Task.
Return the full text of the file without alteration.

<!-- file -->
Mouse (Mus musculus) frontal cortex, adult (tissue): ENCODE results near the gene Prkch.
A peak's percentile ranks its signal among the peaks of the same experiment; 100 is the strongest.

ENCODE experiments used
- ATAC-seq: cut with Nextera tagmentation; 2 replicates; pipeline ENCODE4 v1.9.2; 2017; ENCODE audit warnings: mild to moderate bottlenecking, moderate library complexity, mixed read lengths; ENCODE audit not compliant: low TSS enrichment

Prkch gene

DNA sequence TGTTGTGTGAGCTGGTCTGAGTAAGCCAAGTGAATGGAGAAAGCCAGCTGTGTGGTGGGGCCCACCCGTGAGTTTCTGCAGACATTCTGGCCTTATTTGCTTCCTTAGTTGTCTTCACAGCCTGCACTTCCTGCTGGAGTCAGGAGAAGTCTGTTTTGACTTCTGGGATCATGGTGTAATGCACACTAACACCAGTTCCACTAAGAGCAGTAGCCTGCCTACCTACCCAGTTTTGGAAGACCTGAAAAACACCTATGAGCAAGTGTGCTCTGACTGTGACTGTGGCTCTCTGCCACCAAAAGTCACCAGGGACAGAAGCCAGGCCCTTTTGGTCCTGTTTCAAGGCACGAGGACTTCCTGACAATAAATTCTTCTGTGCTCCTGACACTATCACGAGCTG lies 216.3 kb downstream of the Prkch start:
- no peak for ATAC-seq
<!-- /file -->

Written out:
Mouse (Mus musculus) frontal cortex, adult (tissue): ENCODE results near the gene Prkch.
A peak's percentile ranks its signal among the peaks of the same experiment; 100 is the strongest.

ENCODE experiments used
- ATAC-seq: cut with Nextera tagmentation; 2 replicates; pipeline ENCODE4 v1.9.2; 2017; ENCODE audit warnings: mild to moderate bottlenecking, moderate library complexity, mixed read lengths; ENCODE audit not compliant: low TSS enrichment

Prkch gene

DNA sequence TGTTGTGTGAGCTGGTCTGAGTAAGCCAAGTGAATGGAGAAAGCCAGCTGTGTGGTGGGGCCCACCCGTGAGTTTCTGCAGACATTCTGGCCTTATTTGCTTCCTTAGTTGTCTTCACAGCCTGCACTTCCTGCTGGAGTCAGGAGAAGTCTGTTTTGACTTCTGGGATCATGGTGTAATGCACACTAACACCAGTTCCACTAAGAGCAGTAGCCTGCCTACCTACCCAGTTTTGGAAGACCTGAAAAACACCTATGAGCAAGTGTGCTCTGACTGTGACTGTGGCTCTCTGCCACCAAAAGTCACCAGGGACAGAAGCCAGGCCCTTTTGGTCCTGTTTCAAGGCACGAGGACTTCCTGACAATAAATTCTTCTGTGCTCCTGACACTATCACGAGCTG lies 216.3 kb downstream of the Prkch start:
- no peak for ATAC-seq